How to deal with a NIMBY

27 05 2010

There is little controversy when discussing the need for more renewable energy sources in the United States’ energy mix, with emphasis on solar and wind power. The controversy begins when it comes to deciding where the physical infrastructure for these energy sources will be placed.

This has led to the (somewhat derogatory) term “NIMBY,” which stands for “Not in my Back Yard.” It describes people who may be enthusiastic about the prospect of the renewable energy industry but do not want its associated physical infrastructure in a place where it will affect the appearance of their properties.

An unfortunate consequence of renewable energy developers being pushed to put more and more wind farms on the grid is that they have become a bit overzealous. Plans and permits are issued quickly and residents who will live nearby these windmill farms ultimately complain. Not all complain, just a few.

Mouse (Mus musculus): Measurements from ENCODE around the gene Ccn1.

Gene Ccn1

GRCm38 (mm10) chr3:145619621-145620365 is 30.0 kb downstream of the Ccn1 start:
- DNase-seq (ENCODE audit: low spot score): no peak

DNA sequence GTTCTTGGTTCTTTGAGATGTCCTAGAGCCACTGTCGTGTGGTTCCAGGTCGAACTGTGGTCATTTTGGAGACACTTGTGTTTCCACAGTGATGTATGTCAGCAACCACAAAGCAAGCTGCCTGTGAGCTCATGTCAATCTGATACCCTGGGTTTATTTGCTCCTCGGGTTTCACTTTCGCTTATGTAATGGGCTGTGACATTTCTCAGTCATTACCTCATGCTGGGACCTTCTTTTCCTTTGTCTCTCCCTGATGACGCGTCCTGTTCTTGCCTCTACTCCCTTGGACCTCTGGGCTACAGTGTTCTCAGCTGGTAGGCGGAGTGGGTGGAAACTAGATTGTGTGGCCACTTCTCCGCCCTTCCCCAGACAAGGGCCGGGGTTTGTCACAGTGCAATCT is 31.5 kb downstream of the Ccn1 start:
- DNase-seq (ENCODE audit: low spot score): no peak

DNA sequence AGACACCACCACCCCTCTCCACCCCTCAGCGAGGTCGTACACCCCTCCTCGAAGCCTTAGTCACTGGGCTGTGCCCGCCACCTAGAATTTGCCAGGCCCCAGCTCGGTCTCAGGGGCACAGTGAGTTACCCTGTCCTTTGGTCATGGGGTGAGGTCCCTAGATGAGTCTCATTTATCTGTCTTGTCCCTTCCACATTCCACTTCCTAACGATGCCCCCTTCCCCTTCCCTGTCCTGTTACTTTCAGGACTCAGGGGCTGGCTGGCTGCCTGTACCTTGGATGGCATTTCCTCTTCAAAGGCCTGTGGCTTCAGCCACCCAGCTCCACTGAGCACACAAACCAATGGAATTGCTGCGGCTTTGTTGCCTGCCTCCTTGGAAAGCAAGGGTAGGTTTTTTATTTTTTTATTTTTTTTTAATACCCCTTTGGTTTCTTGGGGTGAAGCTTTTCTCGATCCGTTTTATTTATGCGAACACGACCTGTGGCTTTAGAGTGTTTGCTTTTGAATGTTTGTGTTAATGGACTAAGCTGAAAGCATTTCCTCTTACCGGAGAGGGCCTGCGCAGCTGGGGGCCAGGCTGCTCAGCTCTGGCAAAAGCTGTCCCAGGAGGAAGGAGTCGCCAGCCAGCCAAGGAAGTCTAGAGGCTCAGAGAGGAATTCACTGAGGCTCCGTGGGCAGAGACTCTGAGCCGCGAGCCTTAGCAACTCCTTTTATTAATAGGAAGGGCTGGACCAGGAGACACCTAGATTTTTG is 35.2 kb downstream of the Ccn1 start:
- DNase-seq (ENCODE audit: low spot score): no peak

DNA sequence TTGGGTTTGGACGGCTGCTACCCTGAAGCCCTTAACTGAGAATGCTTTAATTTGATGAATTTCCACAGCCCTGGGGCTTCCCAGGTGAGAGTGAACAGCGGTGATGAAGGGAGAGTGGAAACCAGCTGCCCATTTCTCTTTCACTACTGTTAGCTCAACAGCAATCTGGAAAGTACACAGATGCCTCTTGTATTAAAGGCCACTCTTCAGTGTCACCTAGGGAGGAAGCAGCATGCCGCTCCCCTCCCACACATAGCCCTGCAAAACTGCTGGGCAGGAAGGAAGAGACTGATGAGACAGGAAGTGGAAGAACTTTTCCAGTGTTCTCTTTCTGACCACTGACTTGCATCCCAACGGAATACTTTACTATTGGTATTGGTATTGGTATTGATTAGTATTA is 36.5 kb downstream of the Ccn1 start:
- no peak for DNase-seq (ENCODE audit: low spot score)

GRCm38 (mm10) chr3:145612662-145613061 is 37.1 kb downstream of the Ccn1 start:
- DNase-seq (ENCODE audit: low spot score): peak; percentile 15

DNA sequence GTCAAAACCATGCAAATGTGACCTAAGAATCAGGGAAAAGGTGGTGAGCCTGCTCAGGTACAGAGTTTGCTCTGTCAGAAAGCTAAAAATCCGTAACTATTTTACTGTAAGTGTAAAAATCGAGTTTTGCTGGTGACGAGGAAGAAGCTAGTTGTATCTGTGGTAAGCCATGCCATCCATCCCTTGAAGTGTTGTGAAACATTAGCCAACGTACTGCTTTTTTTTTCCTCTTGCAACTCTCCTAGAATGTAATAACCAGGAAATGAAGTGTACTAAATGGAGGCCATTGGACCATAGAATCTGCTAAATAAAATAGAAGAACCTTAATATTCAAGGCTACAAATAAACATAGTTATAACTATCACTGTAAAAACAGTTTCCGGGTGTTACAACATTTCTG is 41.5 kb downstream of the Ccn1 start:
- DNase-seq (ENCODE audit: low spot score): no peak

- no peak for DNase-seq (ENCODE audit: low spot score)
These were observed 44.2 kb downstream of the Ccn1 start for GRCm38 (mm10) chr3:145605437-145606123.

This makes it extremely important to get feedback from residents who live near proposed wind and solar farms before beginning any planning on the placement of windmills or solar panels begins. Since we are installing infrastructure that will likely be in place for decades, these windmills and solar power plants will not just be infrastructure – they will be neighbors. It is important to get along with your neighbors, especially when you are trying to improve the public perception of renewable energy nationwide.

If a windmill needs to take a slight performance hit in order to not make a serious impact on the appearance of the landscape, then that is a fair compromise. Saving an unnecessary fight with local residents in exchange for a slight drop in efficiency is not really a drop in efficiency.

Having comprehensive public participation would probably be of more importance in the northeastern states, where population density is much higher than in areas such as the midwest and the southwest. More people would be affected by a new windmill in rural Vermont than in rural Illinois simply because the states are smaller and there is a higher overall population density in Vermont.

If you ever find yourself faced with a “NIMBY,” get them all together and tell them where to put the windmill. They will figure it out.

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